My own session. I got to present my own work and receive comments. I also heard a presentation of other similar work. Mine was the last session on Friday and included two papers comparing distance education and traditional learning results.

I found this conference to be extremely useful and interesting. On Saturday I attended the workshop about text--very helpful! I enjoyed learning more about Web CT and possibilities for libraries.

Collaboration between UNC Libraries in developing/sharing a web-based Information Literacy tutorial. We are currently undertaking a similar project so it was helpful to hear how this project was developed.

Loved both plenary speakers- food for thought. Faculty sharing innovative ideas.

I really enjoyed the 45 minute sessions on various topics, especially where more than one person talked. Issues such as web portal development and academic integrity, were timely. And I very much enjoyed the opportunity to hear from teaching faculty as well as other librarians. Although many sessions weren't "how to" sessions for me to take back and implement in my library, some of the ideas and concepts will translate well. Plus, now I feel that I have a better understanding of what the teaching faculty on my campus want and need, and I can bring that discussion to meetings within my library, to try to provide some of that support.

The workshop that I attended was very useful in allowing hands-on participation. I selected the seminars carefully for two basic reasons: 1. to increase my basic knowledge and my understaning of the vocabulary/language in this area and, 2. to find or gain useful ideas that I might be able implement in my teaching/courses or use to develop useful materials for my classes. I was very happy with the outcome and information that I received. The growth curve was very steep. I also had useful and beneficial conversations with other attendees.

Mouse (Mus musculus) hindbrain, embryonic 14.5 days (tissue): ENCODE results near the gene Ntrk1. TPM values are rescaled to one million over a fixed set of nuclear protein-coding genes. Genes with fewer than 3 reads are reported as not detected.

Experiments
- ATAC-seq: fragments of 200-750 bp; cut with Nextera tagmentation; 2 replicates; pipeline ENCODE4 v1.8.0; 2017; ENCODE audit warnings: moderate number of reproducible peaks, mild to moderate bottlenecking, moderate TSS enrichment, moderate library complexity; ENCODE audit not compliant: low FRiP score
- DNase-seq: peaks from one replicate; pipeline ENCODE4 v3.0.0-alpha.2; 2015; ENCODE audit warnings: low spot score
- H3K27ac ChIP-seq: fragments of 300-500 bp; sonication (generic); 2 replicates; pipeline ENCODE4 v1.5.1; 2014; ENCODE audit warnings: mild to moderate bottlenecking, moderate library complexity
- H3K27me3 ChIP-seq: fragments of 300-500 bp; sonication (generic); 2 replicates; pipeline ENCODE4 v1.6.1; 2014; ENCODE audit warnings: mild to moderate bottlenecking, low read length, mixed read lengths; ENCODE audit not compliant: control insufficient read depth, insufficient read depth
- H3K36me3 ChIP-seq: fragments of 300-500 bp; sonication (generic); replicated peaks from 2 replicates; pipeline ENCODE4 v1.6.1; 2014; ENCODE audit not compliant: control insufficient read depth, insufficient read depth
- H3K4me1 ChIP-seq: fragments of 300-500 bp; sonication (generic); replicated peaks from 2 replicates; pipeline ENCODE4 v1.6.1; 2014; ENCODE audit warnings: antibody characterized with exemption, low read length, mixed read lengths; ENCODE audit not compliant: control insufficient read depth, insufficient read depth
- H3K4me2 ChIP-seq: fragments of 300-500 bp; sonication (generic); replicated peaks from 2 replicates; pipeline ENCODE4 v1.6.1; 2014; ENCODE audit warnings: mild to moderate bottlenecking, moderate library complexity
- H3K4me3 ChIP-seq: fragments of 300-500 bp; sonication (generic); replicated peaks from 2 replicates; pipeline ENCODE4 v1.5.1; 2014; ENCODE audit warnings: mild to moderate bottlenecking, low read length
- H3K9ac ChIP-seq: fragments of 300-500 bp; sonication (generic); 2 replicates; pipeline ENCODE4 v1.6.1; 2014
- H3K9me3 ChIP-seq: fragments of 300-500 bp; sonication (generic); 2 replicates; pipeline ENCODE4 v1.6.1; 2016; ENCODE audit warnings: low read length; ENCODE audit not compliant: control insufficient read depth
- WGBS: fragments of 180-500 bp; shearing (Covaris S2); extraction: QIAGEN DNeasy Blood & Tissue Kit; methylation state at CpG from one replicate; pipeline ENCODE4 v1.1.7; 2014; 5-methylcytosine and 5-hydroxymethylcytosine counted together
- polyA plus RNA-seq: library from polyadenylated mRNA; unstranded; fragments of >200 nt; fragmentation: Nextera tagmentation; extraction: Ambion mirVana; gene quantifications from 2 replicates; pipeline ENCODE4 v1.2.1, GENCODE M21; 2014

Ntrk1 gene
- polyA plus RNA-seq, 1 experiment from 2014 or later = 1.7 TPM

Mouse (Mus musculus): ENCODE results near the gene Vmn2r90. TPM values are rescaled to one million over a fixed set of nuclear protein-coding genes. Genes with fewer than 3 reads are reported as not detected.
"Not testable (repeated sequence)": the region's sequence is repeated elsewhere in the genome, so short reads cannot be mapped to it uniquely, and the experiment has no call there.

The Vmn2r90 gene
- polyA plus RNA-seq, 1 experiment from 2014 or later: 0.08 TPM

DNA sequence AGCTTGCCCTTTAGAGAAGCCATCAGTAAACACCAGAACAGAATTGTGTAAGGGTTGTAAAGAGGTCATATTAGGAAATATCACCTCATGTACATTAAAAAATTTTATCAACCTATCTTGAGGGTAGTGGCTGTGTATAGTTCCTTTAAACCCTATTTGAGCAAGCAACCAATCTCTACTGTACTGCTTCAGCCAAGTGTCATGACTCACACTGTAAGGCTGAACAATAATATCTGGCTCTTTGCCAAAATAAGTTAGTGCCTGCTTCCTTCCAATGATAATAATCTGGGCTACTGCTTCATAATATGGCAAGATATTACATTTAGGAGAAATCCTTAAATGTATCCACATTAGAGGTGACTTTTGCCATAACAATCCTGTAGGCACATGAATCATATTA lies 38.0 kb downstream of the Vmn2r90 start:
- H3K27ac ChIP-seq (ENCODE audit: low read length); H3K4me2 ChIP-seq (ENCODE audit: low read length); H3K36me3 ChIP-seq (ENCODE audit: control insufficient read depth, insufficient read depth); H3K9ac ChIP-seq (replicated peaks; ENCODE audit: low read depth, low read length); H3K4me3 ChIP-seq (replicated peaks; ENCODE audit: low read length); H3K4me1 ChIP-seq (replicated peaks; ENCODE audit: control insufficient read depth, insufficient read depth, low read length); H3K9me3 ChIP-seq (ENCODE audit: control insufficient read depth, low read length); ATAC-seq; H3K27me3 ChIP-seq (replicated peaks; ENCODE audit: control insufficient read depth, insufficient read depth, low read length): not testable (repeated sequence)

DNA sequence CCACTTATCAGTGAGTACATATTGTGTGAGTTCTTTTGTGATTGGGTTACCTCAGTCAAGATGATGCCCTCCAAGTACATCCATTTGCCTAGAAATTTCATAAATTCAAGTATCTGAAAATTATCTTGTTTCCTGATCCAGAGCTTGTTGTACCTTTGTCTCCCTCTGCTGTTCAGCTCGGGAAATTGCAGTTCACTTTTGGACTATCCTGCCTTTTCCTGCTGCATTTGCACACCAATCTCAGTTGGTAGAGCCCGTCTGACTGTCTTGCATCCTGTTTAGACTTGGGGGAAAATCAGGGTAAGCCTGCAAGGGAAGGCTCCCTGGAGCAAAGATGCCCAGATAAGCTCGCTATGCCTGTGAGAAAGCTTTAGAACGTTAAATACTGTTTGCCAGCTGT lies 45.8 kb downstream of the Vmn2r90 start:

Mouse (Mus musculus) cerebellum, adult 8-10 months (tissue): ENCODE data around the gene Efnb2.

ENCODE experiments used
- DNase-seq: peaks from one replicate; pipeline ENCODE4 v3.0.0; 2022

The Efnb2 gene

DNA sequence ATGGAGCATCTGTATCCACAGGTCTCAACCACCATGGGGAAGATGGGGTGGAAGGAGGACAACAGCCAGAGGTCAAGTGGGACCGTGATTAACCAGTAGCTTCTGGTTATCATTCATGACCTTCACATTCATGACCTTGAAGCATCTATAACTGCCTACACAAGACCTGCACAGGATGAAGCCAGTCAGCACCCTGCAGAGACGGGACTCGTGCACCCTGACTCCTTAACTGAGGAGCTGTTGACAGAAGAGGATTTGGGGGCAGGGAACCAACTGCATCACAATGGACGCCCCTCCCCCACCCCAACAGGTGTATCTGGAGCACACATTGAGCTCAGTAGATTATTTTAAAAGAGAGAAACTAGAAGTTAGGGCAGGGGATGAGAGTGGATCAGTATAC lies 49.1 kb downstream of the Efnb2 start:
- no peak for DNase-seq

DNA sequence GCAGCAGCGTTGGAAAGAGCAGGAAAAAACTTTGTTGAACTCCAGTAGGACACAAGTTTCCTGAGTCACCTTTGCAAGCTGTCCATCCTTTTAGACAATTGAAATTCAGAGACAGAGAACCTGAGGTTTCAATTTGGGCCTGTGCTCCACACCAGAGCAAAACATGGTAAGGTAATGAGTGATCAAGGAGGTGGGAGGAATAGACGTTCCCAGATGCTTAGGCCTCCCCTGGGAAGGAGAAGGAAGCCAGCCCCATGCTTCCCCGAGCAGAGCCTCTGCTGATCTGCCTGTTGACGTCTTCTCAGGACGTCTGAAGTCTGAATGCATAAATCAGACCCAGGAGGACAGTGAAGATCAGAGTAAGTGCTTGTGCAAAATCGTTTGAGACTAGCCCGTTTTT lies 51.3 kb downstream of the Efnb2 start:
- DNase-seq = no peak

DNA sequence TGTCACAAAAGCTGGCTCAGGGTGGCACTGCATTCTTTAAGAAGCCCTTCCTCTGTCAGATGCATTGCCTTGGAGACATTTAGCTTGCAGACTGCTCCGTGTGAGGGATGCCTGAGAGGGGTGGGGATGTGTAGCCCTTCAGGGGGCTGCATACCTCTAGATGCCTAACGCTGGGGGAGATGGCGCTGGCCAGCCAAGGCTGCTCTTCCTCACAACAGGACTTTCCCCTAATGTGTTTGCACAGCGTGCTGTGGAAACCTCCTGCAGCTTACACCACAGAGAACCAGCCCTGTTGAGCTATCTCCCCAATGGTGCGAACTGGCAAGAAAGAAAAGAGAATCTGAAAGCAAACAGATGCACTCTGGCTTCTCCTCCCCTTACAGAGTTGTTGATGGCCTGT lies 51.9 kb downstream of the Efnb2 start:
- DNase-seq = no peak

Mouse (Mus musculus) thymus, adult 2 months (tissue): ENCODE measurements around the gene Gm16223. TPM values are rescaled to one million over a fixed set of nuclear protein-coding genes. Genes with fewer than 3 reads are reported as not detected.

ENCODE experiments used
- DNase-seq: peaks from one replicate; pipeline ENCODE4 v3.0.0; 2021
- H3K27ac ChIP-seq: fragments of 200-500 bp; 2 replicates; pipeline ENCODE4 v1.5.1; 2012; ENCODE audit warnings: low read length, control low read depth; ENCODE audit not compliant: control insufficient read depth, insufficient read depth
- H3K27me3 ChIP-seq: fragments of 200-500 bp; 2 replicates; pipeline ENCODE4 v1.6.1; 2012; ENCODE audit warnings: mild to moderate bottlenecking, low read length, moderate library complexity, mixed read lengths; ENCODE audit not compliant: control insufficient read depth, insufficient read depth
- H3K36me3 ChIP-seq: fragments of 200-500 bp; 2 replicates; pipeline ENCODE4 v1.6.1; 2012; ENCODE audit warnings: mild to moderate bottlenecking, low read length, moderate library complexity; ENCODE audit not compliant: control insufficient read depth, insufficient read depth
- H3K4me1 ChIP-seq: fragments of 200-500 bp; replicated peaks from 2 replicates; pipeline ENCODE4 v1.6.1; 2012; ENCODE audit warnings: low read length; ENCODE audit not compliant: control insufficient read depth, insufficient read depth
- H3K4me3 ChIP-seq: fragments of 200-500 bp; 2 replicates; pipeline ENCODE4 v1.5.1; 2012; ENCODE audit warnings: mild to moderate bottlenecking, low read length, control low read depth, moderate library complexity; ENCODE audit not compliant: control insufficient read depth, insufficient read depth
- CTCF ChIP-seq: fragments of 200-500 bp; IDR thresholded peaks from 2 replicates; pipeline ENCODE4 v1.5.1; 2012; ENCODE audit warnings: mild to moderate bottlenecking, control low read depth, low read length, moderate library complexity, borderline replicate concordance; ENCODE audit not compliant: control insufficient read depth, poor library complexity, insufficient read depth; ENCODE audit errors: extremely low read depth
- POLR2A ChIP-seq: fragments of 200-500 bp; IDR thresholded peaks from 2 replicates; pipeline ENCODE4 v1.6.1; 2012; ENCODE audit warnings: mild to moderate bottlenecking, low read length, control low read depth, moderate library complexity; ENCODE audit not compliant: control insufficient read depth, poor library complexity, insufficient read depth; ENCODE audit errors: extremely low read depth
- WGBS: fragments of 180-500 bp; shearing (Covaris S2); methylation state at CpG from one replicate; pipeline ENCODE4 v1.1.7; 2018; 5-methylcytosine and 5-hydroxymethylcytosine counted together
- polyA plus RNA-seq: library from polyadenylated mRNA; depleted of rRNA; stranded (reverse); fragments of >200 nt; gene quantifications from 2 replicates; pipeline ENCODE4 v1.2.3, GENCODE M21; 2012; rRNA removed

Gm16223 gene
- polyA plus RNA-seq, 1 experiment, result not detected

The Saturday sessions were great because of the small group, hands-on instruction. Also, I like the sessions where the speaker actually gives some information vs. asking everyone to brainstorm or share their experiences for the bulk of the time. That always seems lazy to me. I am there to get the benfit of the speakers experience and knowledge not to spend 40- 80% of my time listening to other people tell what they are doing. This type of information can be collected via a survey. Group talk activities can supplement, but they should not form the core of a presentation or it is not a presentation. If group talk is the core, it needs to be very plainly stated in the presentation description as a round-table or open forum. One presenter asked about 7 questions for the audience to generate responses. She gave a VERY brief response after we answered each question. That was the whole presentation. Good grief! I got nothing from this. I also liked the poster sessions but some folks had no handouts. Poster sessions in particular demand a handout or I feel, the presenter is there mainly to put the activity on his or her resume. I mean how much can we absorb and take away from something like that without a reference for later? Informative not outline handouts (paper or electronic) should be required for all presentations and poster sessions. Finally, the recognition of the corporate sponsors was nice along with them doing presentations on their products. I did not attend any sponsor sessions, but they were great to include.

I found the information on copyright issues was very useful and beneficial. I can share the information with students and use it professionally.

All of Laura Roger's sessions were very good. I'm sorry there wasn't more time for discussion in all of them.

I was especially impressed with Sallie Lawrence's Flash animations presentation. It was practical, something faculty can learn on their own, and useful to students.

The hands-on workshops were most beneficial to me. Being able to actually see how the technology works and trying to utilize the hardware and software are most beneficial.

sharing online teaching experiences/needs

Last Modified April 2, 2003